Derek Clark´s last post ..Nashville Flood, How You Can Help
You get what you pay for. A $400 laptop usually turns out to be junk. I’ve seen too many people buy these and they never last. spend more $ and get a better quality product.Don’t expect much for only $400
It depends on the relative cost and the manufacturer’s warranty.
For example, my husband was dying for a video chair. Every single one had a 90-day (or less!) warranty. So we paid an extra $17 and now the chair is covered for 2 or 3 years. And there are already some signs it may need to be replaced — a little over a year later. Given that the sucker $70 on sale, that’s worthwhile.
On a laptop, too, I would definitely get an extended warranty. But that’s because it’s harder to find someone able to fix a laptop. And I’m a huge klutz. I spill things, I trip… I just think it’s better to have accident coverage with me around.
But that’s the same reason that, when we were thinking of getting a second computer, I wanted a desktop for myself. It’s easier and cheaper to find someone to fix one. (It ended up being moot. My employer has me using one of his laptops for my work.)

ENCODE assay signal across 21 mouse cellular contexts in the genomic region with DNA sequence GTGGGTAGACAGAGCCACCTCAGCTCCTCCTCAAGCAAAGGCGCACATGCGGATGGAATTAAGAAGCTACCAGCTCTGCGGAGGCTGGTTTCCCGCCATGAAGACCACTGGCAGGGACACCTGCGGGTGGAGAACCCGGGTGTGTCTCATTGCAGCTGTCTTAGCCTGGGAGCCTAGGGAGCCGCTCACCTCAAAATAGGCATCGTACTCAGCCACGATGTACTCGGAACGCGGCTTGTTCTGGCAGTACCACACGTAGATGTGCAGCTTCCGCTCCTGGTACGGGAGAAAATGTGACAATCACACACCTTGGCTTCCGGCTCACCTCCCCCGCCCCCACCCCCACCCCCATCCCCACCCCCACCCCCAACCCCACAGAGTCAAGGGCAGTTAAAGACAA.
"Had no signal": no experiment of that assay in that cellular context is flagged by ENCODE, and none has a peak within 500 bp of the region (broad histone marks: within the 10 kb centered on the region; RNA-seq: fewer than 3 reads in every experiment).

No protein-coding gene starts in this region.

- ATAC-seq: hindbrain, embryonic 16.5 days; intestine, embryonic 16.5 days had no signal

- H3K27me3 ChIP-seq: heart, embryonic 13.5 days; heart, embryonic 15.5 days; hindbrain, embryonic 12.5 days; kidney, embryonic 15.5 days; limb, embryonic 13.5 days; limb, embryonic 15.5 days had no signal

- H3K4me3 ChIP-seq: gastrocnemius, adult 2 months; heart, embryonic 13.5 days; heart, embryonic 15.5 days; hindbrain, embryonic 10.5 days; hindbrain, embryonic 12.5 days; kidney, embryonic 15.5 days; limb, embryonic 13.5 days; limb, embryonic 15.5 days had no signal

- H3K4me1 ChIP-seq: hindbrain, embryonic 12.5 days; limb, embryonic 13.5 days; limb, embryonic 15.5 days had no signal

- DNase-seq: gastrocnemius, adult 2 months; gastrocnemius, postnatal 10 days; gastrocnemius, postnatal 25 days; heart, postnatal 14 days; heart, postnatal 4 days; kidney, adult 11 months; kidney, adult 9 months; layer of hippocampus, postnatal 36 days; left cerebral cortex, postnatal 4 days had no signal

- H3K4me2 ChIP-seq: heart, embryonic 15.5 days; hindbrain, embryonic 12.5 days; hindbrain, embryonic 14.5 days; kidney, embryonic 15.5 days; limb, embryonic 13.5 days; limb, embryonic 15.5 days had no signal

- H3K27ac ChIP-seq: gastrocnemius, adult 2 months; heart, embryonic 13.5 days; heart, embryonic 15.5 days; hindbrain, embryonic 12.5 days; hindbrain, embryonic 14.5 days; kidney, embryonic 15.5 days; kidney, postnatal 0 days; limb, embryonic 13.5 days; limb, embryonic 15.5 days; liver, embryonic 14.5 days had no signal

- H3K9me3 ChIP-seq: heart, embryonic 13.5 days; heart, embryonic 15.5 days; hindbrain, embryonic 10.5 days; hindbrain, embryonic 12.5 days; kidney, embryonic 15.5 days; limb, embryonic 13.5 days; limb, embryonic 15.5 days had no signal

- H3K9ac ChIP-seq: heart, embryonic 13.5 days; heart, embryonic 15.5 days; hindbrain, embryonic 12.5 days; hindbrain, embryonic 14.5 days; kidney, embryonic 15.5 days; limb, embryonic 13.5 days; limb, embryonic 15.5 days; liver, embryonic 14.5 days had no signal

That said, I wouldn’t ever get one for a car.
I think it really comes down to the relative cost and how specific the coverage is.
Abigail´s last post ..Vying for the geekiest couple award…
Jason @ onemoneydesign says
Thanks for the overwhelming response of comments and advice! I believe Dell was offering me the CompleteCare as someone mentioned above. By the way, I’m scheduled to get my laptop back today. Again, this wasn’t the machine’s fault, just my clumsiness. So, my feelings in that I should have purchased the care/warranty package from dell are probably stemming from my frustrations with myself and that I had to spend a few hundred dollars more for my laptop than originally planned. So, I used some emergency fund money (one could argue whether or not this is an emergency) because I’m using the laptop primarily for my blogging business. It’s important to me. Now, going forward, I like the idea of saving for such incidents. Essentially, that’s what I did here since I used the emergency funds. I suppose a warranty might be good for a high dollar laptop, but reading your comments and thinking about this more, I believe I made a wise choice in not making the purchase. Once I receive my laptop today, I’ll continue to enjoy my cup of coffee while typing away, but make sure it’s a few feet away. Lesson learned (the hard way). :)